Jana Sabha: tapping grassroot level for development | Sunday Observer

Jana Sabha: tapping grassroot level for development

9 July, 2023
National Jana Sabha Secretariat Secretary Ravindra Hewavitharana
National Jana Sabha Secretariat Secretary Ravindra Hewavitharana

National Jana Sabha Secretariat Secretary Ravindra Hewavitharana said that at present the Jana Sabha concept has been presented to the Cabinet of Ministers and they gave their principle approval to it on October 17, 2022. Based on the concept paper, they have set up the National Jana Sabha Secretariat and asked it to further inquire into this concept and come up with suggestions. 

Hewavitharana in an interview with the Sunday Observer said that they had submitted their suggestions to the Cabinet on June 5 and asked for another two weeks to peruse those proposals. The Cabinet has appointed a six-member committee to evaluate this and they will submit their recommendations to the Legal Draftsman. Therefore, it will take at least another one or two months to present the Jana Sabha Bill in Parliament.  

The main function of the Jana Sabha is to bring all the grassroot level people who are over 16 and ask them to nominate 20 to 25 representatives to handle the planning process in the Grama Niladhari division. They need to give representation to at least 30 percent women and 25 percent youth. They will be trained to identify the resource base, especially human resources and natural resources. They will identify what is the strategy to overcome poverty and enrich the lives of the people.

Village level official committee

The process to identify the resource base and proper market opportunities, potential businesses and formulate projects will be strengthened by the village level official committee consisting of the Agriculture Research and Production Assistant, Samurdhi Development Officer, Grama Niladhari, Economic Development Officer and others. The official committee will provide information which is collected by their departments. When it comes to agrarian service, they have soil structures, soil fertility information, water availability and rainfall data. If they don’t have that, they can consult the Land Used Policy Planning Department (LUPPD). They have data layers for all the sectors.

Based on this information, the Jana Sabha Secretariat has a digital infrastructure development program. So, they will provide assistance. They are developing a digital dashboard for grassroot level requirements. These village level priorities and the project proposals will be submitted to the Divisional Secretariat. Under the Jana Sabha program, we have formed divisional level planning committees. Their job is to identify those villages level priorities and they have to decide divisional level priorities. So, it is treated as a divisional level economic entity which is supported by the village level plans. After preparing those divisional plans, they will be sent to district level.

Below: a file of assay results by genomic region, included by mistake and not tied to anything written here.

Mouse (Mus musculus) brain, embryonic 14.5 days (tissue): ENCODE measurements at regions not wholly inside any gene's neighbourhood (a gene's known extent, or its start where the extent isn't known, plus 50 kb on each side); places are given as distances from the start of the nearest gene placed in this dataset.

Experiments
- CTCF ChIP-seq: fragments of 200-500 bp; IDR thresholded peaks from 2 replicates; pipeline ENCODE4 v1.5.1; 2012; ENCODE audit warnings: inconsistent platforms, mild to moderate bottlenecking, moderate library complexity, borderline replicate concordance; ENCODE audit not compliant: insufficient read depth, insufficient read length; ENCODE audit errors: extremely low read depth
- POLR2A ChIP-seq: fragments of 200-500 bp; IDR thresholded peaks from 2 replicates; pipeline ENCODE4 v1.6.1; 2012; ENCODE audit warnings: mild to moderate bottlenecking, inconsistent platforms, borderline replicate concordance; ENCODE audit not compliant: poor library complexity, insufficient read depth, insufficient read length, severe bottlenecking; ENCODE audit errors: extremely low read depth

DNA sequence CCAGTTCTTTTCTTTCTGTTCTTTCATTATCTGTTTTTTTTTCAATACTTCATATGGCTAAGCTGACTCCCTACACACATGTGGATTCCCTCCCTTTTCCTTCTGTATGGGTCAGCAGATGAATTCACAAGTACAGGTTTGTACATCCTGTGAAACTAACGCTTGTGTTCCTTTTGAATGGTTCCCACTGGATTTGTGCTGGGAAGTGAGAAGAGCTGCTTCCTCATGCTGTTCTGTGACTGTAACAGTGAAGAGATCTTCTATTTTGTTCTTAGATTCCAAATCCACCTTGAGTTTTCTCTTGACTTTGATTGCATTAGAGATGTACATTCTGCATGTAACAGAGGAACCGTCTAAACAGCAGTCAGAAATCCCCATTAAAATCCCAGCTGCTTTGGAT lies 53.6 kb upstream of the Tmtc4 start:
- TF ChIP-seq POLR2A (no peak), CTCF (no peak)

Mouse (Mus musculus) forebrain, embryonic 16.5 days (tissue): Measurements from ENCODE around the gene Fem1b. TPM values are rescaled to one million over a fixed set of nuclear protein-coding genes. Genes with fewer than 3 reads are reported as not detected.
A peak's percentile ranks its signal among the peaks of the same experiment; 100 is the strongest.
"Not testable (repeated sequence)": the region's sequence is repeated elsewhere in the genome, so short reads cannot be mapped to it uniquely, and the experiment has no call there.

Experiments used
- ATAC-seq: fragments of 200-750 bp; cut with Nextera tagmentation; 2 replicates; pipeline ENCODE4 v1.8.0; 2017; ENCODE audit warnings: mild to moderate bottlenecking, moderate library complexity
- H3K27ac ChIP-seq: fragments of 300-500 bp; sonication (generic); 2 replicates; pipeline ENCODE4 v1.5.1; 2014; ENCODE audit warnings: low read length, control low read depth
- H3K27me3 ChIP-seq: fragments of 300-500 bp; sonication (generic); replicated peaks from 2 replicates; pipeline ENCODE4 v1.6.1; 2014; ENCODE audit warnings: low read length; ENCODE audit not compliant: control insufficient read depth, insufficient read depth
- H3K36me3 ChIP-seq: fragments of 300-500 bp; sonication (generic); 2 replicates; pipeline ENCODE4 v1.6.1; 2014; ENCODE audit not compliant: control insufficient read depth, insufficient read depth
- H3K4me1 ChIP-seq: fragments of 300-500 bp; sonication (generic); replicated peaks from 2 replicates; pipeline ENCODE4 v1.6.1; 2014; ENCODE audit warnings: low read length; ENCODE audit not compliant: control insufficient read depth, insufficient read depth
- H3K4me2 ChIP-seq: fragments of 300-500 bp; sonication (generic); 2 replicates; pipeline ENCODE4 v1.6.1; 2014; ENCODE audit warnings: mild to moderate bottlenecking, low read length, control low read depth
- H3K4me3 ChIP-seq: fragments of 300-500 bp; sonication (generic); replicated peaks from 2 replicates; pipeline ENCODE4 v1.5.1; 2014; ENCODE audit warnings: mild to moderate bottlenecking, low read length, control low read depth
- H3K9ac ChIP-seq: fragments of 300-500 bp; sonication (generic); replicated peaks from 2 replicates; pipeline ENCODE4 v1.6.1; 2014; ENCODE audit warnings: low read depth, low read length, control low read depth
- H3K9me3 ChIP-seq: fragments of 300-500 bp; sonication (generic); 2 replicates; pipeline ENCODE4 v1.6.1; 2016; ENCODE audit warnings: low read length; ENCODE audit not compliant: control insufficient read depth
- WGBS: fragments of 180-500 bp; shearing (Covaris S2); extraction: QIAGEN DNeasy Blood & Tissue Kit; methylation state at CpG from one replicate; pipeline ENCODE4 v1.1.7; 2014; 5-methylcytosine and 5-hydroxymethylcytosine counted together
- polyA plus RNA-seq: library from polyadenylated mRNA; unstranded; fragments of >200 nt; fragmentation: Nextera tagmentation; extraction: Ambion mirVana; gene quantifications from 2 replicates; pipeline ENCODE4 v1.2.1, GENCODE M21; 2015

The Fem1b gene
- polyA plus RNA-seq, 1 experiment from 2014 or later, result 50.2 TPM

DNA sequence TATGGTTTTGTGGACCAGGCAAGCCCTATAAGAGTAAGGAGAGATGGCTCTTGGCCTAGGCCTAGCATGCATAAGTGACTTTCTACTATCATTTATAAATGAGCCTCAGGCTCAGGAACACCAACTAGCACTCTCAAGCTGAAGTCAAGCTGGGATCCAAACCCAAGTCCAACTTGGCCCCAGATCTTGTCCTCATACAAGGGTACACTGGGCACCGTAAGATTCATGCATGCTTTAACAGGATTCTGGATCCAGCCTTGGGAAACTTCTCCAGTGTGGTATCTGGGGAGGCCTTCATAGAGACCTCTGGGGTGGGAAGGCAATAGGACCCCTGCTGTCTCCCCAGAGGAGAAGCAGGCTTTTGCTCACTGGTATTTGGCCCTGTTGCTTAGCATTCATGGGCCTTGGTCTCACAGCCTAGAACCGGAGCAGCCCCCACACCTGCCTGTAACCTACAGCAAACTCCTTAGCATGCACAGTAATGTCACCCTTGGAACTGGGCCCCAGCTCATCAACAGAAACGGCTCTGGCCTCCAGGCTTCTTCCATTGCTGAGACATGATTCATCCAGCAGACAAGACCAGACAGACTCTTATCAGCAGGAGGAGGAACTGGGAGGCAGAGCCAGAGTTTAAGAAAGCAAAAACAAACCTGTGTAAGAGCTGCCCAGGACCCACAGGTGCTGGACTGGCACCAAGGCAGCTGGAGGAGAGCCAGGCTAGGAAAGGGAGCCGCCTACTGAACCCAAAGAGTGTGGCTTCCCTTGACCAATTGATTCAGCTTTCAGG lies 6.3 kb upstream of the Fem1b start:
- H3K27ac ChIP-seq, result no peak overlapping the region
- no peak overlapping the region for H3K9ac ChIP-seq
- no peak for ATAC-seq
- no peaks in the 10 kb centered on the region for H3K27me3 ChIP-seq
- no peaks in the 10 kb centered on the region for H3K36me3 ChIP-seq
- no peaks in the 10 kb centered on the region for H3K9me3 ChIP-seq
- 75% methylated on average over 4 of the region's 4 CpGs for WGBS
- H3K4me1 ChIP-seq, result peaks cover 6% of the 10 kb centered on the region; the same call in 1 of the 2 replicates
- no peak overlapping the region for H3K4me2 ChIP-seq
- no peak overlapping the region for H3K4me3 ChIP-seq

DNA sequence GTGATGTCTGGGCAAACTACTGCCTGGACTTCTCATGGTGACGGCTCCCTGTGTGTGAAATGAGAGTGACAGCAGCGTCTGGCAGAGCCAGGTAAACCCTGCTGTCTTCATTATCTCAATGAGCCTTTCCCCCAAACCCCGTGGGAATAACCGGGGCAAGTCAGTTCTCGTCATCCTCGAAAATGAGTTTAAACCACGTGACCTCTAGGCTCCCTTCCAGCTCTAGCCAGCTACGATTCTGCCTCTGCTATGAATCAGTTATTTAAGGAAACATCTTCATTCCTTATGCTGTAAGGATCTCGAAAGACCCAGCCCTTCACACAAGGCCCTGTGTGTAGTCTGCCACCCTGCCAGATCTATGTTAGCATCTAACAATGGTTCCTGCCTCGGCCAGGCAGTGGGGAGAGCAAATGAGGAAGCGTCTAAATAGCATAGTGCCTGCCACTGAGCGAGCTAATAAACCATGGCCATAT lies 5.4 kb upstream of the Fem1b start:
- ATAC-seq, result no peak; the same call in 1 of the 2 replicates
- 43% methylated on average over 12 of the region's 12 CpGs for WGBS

The district level is the most important level where the District Secretaries are responsible for district development plans consisting of Divisional Secretaries. Then they will submit it to Provincial Councils and Provincial Ministries when it is relevant to them. If it is directly related to Local Government institutions, it will be directed to them.

When it comes to central level roads, irrigation, agriculture and health, they will be directed to the relevant Ministries. Then the Ministries have to formulate their plans to entertain these proposals at ministry level headed by the Minister, Ministry Secretary and the Planning Director. Their planning committees will assist Jana Sabha proposals at grassroot level.

The Jana Sabha concept will regularise this by introducing an Act - to give more powers to the Jana Sabha system. There are legal bindings and if they breach those, there are remedies as well. Therefore, this will be a firm structure to address the gaps at the grassroot level.

Development priorities

At present, development projects at rural level are being identified by somebody else and not the community. Their elected representatives at Local Government institutions, Provincial Councils or Parliament have powers to allocate funds for certain projects. So, the development priorities are being selected by the elite group of the society based on elite proposals and it is under the control of politicians. Sometimes, public servants decide on the project to be implemented and rural level communities complain that they don’t get proper benefits through the Government spending projects. That is what we are going to rectify.

When we select Jana Sabha committees from the entire population, we will select suitable people to handle the development process. No politician or public servant can intervene. They have to introduce the Jana Sabha concept and they have to be independent regarding the appointment of women, youth and other representatives.

Pradeshiya Sabha members or politicians cannot represent these committees. Without considering their race, ethnicity and political affiliations, the representatives will be given an equal opportunity to get proposed into these committees.

People in rural ares have the right to nominate their representatives to represent their specific group. However, equal opportunities are ensured and nobody can intervene. If somebody distrupts some ethnic group or religious group, it will be a punishable offence. An independent Jana Sabha Commission has been introduced to ensure this. It will look into the entire process whether this is happening as per the aspirations of the original legislative objective. There is also a proper way to complain regarding any issues that may arise.